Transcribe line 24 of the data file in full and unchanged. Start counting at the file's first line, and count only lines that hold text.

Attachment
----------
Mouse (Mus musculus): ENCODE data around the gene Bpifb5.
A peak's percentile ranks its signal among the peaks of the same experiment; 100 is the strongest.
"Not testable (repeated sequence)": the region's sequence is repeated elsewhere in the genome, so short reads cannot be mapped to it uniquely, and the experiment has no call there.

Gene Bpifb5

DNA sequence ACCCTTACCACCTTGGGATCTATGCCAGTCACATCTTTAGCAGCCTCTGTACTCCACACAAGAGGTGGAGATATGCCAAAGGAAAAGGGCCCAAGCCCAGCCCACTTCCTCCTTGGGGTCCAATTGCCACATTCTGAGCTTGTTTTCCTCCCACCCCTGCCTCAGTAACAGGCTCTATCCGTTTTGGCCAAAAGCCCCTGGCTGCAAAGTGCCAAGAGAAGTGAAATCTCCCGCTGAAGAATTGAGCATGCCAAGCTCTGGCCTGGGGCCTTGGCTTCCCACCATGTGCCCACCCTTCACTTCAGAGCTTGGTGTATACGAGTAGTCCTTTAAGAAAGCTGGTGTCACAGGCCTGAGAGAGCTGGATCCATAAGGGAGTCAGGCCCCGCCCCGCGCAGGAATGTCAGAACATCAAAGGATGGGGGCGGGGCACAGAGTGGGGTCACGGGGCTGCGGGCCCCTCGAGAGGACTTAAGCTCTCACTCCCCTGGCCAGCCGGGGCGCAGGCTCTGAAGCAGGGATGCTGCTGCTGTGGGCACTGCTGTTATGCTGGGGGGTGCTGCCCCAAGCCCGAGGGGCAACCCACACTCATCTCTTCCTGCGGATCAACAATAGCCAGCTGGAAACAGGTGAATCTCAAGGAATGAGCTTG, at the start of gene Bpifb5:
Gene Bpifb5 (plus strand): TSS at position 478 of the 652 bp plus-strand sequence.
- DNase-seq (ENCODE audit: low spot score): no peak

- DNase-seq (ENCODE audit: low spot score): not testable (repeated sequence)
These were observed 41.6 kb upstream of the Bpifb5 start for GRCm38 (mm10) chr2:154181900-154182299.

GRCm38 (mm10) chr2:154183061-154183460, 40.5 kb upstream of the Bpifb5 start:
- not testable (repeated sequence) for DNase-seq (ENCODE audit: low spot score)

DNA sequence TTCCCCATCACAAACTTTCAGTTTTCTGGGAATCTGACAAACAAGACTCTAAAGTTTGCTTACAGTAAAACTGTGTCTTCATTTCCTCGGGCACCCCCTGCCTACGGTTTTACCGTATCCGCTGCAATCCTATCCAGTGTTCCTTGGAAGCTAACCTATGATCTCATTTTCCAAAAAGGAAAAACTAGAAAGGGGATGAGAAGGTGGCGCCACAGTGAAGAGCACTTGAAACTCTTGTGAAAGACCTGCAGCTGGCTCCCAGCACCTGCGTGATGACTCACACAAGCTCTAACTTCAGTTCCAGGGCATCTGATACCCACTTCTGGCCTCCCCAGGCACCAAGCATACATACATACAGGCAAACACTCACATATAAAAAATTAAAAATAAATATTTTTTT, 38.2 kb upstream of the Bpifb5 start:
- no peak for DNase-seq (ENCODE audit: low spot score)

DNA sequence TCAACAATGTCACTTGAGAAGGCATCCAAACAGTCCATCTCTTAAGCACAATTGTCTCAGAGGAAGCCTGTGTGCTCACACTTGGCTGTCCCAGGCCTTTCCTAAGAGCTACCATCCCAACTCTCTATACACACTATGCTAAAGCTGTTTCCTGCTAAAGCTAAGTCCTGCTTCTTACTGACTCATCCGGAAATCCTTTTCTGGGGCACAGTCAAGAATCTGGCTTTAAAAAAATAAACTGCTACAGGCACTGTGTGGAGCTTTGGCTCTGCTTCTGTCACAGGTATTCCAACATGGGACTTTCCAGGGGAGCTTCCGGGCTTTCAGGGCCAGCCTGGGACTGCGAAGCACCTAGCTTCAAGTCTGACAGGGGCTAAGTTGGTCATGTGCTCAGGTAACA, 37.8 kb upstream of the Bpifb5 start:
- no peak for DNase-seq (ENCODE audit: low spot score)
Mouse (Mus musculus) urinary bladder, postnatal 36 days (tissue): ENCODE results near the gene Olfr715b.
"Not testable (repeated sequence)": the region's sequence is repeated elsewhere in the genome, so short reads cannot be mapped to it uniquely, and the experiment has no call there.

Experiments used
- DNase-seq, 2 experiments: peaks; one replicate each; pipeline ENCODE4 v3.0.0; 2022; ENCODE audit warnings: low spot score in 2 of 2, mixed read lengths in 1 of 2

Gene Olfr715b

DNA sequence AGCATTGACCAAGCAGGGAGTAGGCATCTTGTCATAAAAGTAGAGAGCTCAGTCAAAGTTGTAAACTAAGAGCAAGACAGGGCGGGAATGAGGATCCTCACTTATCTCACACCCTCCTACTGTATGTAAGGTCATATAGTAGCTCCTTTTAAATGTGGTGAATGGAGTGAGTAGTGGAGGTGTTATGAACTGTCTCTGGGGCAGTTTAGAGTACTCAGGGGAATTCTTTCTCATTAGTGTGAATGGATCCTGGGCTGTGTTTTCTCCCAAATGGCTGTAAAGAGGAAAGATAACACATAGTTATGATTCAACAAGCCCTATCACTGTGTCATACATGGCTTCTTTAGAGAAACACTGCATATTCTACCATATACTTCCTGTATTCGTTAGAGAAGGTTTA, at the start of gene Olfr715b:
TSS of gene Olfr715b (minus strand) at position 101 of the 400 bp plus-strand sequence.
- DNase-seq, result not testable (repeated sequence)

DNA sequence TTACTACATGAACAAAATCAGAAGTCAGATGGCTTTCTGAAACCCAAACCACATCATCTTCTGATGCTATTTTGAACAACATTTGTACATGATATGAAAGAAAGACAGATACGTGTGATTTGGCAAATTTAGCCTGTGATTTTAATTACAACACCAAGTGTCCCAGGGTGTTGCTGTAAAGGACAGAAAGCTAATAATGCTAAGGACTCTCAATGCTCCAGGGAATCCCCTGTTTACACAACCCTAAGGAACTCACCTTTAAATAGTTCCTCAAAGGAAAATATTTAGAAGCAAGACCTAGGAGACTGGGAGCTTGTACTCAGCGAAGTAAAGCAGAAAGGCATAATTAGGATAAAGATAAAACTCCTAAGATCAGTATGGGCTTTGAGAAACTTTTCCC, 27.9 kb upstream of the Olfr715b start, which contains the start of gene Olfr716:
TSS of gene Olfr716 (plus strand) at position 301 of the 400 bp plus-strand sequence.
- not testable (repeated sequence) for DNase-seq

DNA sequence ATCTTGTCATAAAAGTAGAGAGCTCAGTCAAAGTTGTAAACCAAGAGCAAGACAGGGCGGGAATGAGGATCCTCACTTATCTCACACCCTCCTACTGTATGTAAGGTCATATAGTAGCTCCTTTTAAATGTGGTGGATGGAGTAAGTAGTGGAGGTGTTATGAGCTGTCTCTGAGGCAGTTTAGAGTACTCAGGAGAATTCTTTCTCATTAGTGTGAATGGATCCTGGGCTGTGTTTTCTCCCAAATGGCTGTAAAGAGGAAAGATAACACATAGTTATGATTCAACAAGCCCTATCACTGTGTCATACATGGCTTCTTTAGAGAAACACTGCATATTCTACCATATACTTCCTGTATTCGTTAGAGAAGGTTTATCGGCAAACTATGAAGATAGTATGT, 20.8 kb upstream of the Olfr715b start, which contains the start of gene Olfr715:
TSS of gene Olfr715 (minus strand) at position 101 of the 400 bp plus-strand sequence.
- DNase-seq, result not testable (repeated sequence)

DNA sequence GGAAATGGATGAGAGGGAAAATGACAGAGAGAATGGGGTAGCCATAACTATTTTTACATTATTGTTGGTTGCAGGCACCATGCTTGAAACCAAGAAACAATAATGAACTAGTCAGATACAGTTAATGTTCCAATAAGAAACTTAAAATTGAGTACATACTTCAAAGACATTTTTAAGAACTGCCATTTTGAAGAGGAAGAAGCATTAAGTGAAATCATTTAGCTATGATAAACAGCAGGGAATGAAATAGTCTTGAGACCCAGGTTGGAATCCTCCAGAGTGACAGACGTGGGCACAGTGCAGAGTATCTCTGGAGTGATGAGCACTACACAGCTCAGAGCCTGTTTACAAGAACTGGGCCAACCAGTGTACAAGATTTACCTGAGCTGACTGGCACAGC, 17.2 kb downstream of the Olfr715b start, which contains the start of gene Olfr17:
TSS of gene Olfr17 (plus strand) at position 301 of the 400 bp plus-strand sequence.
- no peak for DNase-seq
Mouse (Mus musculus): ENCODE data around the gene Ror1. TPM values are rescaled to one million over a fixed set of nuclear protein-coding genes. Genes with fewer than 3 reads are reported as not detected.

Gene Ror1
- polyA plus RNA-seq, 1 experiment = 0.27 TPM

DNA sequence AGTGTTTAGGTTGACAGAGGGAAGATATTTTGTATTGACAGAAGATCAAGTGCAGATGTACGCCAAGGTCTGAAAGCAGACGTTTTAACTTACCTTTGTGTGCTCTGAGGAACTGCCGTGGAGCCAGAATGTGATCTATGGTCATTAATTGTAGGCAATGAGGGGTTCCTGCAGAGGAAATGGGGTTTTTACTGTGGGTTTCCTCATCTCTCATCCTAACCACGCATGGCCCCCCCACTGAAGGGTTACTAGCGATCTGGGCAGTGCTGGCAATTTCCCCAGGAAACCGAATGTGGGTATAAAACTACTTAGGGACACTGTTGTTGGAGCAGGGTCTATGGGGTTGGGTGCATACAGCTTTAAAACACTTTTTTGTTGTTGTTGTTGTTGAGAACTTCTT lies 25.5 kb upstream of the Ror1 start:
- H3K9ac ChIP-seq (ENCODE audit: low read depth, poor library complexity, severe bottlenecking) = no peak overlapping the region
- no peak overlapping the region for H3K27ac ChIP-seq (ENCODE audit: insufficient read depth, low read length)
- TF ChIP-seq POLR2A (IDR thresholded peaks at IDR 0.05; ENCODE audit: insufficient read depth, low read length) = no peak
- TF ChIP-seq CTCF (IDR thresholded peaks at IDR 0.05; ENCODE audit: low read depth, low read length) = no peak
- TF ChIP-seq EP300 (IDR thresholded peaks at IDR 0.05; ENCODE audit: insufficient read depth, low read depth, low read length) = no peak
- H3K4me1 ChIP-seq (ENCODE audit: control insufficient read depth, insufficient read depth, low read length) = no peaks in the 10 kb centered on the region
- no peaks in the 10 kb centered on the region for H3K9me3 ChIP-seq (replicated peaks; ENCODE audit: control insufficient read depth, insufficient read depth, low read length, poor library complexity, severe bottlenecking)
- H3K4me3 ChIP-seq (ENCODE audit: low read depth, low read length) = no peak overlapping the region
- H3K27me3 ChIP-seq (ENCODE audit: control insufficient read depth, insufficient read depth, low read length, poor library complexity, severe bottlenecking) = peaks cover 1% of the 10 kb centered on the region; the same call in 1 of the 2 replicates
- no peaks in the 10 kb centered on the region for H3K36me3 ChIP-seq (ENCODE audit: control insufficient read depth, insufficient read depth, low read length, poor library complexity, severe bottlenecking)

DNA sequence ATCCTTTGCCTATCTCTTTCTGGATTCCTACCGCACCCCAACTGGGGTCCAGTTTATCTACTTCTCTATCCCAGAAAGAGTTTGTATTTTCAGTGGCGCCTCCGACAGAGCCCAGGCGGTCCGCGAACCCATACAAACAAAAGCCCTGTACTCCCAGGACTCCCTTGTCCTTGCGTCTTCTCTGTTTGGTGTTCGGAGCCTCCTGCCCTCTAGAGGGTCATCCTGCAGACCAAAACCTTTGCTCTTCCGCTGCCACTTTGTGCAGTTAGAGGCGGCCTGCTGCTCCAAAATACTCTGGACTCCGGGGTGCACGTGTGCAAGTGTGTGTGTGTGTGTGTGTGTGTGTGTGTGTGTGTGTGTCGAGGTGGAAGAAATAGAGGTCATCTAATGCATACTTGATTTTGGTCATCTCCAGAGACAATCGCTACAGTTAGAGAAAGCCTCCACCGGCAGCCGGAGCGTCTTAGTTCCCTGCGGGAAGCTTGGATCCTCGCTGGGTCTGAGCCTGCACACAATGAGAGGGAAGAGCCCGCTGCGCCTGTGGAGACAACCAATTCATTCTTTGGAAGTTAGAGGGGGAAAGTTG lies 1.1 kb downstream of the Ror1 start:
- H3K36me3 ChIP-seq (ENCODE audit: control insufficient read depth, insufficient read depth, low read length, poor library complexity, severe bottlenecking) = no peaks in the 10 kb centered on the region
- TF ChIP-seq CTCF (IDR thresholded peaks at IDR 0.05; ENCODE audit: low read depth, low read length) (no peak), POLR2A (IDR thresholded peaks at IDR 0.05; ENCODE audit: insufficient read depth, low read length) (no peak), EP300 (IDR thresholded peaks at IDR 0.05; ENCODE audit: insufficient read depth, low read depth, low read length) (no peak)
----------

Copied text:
DNA sequence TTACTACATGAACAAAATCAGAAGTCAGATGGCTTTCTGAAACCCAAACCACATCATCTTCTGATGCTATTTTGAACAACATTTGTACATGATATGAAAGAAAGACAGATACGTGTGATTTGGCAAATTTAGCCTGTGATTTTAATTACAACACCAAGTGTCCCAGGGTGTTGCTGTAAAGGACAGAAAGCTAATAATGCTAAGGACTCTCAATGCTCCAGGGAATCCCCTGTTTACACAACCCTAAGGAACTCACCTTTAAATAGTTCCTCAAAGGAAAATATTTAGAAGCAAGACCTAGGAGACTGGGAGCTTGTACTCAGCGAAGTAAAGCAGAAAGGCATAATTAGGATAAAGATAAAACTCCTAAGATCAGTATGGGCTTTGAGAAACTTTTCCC, 27.9 kb upstream of the Olfr715b start, which contains the start of gene Olfr716: